Bio-produced magnetic particles.
Photo credit: Lockheed Martin and Army Research Labs

Materials grown and self-assembled by living cells could produce advanced specialty paints for corrosion protection; lightweight, high performance optics for sensing on drones; and part production and repair systems for expeditionary forces through simpler, greener, and rapid adaptation.

The Army Research Laboratory (ARL), Lockheed Martin, and Army scientists will develop rapid prototyping methods using bio-production and self-assembly to create the building blocks of novel materials for defense optical technology and protective coatings. The research is intended to advance the use of biological systems for on-demand synthesis of materials and embedding biological products into materials.

“Cells efficiently create all sorts of materials, such as a spider’s silk or a butterfly’s iridescent wings. We want to harness nature’s process to better protect people,” says Melissa Rhoads, senior research manager and Lockheed Martin lead for the project. “Biodesign exists today, but it doesn’t exist at the scale and to the quality of defense standards.”

Telescope lenses filter out unwanted light to get a clearer image. However, a squid lens can filter and focus light in compact package due to molecule-based design and varied refractive index.

“Harnessing the power of self-assembling materials is sustainable, affordable, and can be much faster to produce than artificial methods,” Rhoads says.

“The functional coatings work proposed in the agreement for electro-optic and electromagnetic technology has potential impact on conformal antenna work in automotive, aerospace, and drone technology that is under development for security, product delivery, and other applications,” says Dr. James Sumner, chief of the ARL’s biotechnology branch.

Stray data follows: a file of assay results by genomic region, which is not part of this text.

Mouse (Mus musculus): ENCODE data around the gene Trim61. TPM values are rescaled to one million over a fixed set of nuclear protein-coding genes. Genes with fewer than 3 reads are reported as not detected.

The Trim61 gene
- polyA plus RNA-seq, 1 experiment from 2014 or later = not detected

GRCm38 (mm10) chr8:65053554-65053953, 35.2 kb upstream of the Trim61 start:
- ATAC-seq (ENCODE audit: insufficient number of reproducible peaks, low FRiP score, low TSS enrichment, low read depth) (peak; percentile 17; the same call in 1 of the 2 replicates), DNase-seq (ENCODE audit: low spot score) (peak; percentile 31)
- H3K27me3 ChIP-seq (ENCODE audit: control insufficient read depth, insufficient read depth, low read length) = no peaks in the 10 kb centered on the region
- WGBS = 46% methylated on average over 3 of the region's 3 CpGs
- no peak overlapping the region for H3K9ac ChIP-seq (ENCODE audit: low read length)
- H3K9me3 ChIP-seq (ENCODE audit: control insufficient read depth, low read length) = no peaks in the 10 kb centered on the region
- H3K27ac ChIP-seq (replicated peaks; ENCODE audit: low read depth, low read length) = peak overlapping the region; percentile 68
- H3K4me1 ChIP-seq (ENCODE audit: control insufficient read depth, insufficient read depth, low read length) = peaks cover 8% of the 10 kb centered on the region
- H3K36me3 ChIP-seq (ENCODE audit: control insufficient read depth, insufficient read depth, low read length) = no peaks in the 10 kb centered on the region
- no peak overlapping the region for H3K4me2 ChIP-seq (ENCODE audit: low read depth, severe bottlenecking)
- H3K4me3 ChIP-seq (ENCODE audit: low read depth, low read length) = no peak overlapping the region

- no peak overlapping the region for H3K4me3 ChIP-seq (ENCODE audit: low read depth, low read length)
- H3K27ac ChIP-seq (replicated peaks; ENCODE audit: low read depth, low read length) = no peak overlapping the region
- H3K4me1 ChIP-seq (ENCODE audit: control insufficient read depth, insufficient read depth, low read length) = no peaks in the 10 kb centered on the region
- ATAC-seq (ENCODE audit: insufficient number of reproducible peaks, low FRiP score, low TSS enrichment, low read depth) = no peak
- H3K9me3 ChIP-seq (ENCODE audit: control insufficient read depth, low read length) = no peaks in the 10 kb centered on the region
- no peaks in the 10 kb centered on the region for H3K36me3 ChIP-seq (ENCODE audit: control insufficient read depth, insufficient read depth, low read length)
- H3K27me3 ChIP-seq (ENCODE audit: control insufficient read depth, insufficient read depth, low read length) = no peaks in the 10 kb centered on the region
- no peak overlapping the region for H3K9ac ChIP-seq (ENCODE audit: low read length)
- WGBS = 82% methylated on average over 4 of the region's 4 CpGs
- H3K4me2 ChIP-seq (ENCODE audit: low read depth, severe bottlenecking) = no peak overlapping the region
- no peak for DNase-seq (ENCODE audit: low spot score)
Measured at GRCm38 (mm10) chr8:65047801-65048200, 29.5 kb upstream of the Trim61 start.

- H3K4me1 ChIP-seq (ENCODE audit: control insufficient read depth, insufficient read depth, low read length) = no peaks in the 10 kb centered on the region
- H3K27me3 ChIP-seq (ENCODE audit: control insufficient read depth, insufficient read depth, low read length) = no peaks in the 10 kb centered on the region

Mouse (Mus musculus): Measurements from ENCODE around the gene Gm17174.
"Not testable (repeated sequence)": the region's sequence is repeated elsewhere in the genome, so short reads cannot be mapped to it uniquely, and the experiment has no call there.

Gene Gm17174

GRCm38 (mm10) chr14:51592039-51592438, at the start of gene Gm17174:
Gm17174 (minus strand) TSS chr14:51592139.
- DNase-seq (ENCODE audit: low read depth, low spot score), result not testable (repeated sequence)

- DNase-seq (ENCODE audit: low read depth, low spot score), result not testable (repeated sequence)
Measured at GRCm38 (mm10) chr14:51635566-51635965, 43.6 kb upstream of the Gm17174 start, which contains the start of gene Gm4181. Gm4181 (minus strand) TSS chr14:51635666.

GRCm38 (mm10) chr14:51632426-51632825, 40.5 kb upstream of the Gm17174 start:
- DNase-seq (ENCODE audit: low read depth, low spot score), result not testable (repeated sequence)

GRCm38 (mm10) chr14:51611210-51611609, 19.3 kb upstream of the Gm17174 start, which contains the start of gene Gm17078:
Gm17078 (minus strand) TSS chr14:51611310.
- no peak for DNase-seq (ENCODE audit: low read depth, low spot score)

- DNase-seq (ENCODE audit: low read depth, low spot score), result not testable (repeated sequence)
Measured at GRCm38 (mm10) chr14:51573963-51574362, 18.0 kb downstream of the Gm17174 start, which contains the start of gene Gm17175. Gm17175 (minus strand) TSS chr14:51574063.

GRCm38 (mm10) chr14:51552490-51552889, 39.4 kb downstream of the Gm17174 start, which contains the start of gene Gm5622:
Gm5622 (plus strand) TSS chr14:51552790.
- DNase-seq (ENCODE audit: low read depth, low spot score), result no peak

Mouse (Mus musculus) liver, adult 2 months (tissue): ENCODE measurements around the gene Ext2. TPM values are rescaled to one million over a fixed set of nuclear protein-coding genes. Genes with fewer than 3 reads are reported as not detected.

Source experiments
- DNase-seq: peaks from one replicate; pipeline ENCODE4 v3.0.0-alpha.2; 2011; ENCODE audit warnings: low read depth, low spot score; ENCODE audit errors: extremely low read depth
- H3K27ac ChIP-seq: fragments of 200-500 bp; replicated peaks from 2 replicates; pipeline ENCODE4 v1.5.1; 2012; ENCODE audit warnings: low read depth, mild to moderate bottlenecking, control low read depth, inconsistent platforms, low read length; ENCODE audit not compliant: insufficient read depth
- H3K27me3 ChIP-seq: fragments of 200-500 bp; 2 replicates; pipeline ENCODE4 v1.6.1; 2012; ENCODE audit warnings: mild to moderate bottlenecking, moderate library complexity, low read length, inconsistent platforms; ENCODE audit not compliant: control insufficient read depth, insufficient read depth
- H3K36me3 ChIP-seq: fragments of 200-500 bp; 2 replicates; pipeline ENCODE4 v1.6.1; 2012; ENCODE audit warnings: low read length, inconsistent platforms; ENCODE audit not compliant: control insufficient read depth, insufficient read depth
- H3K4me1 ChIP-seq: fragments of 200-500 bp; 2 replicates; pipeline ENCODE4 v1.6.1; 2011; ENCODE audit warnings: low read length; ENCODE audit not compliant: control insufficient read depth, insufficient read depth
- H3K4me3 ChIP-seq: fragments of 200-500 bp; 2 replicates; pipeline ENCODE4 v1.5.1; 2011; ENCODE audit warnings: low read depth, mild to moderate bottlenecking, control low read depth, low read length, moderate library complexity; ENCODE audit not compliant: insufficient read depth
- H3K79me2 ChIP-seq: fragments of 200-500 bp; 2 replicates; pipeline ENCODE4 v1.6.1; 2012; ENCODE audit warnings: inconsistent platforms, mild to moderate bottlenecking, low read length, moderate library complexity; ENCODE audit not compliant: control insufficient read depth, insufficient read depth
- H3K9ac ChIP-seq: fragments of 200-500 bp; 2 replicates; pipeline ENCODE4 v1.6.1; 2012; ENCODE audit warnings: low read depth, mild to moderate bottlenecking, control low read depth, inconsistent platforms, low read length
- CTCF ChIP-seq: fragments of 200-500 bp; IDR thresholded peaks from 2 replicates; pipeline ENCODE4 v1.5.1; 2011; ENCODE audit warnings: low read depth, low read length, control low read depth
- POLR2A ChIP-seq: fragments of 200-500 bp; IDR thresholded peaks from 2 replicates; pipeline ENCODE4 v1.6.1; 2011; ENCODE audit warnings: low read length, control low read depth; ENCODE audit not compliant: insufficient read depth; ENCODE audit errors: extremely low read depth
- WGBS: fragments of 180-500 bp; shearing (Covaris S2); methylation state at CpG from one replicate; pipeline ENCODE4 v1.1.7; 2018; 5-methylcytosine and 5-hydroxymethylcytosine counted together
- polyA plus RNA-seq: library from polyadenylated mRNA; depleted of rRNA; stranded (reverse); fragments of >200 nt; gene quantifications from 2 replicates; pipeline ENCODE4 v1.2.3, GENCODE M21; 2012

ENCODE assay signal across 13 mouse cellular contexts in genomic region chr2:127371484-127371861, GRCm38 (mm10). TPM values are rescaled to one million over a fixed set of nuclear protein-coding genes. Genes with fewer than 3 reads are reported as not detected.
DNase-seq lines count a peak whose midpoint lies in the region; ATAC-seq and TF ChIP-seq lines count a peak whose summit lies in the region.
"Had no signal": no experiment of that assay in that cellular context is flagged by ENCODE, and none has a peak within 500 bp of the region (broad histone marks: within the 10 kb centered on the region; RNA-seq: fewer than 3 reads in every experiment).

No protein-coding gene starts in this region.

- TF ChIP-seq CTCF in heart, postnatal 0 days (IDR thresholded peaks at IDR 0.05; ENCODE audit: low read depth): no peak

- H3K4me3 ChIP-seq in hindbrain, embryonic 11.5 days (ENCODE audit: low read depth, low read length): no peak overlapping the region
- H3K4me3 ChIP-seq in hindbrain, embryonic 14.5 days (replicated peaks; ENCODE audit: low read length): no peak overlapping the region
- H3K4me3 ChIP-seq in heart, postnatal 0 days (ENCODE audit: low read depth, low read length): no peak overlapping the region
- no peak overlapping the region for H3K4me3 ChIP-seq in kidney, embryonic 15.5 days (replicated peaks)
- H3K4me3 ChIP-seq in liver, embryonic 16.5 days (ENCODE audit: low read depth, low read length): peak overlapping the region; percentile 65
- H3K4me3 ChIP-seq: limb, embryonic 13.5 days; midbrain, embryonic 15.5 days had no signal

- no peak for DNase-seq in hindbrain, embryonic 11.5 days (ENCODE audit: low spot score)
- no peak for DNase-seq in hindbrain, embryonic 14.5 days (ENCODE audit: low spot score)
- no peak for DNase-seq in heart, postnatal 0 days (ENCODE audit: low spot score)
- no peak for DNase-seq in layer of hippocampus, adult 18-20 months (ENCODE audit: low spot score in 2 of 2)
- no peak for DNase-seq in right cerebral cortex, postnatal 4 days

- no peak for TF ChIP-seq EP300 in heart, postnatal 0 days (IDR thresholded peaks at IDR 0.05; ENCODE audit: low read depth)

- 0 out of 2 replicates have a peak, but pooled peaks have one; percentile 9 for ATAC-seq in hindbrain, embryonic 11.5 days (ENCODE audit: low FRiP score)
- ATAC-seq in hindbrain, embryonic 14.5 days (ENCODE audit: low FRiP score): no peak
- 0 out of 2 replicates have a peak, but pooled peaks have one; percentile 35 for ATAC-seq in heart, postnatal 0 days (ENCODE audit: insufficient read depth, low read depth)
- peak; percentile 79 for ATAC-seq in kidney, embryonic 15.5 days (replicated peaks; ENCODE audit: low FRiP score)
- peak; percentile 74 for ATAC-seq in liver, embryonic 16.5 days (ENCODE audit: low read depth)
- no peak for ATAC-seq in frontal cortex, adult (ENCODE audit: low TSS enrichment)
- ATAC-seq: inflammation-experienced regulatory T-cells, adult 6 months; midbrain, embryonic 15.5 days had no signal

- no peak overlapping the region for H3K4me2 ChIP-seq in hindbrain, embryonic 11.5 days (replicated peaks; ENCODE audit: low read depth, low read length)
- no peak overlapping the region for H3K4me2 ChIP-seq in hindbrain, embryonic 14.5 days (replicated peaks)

The research could lead to production of toxic-free paint with anti-fungal/anti-mold protection and biomedical applications such as reducing the size, weight, and cost of diagnostic and surgical devices.

The $10 million, 5-year agreement uses the name Self-Assembly of Nanostructures for Tunable Materials and will leverage the Army’s Open Campus model to enable collaboration between university, small-business, Army, and Lockheed Martin scientists and engineers.

“ARL is providing the synthetic biology expertise, and facilities needed to gain an understanding of biological assembly through combined efforts in genetic control, material-based screening, and modeling. Lockheed Martin is bringing design and experience in manufacturing and systems expertise through interdisciplinary scientists across its many business units,” says Dr. Dimitra Stratis-Cullum, ARL research chemist and an Essential Research Program manager.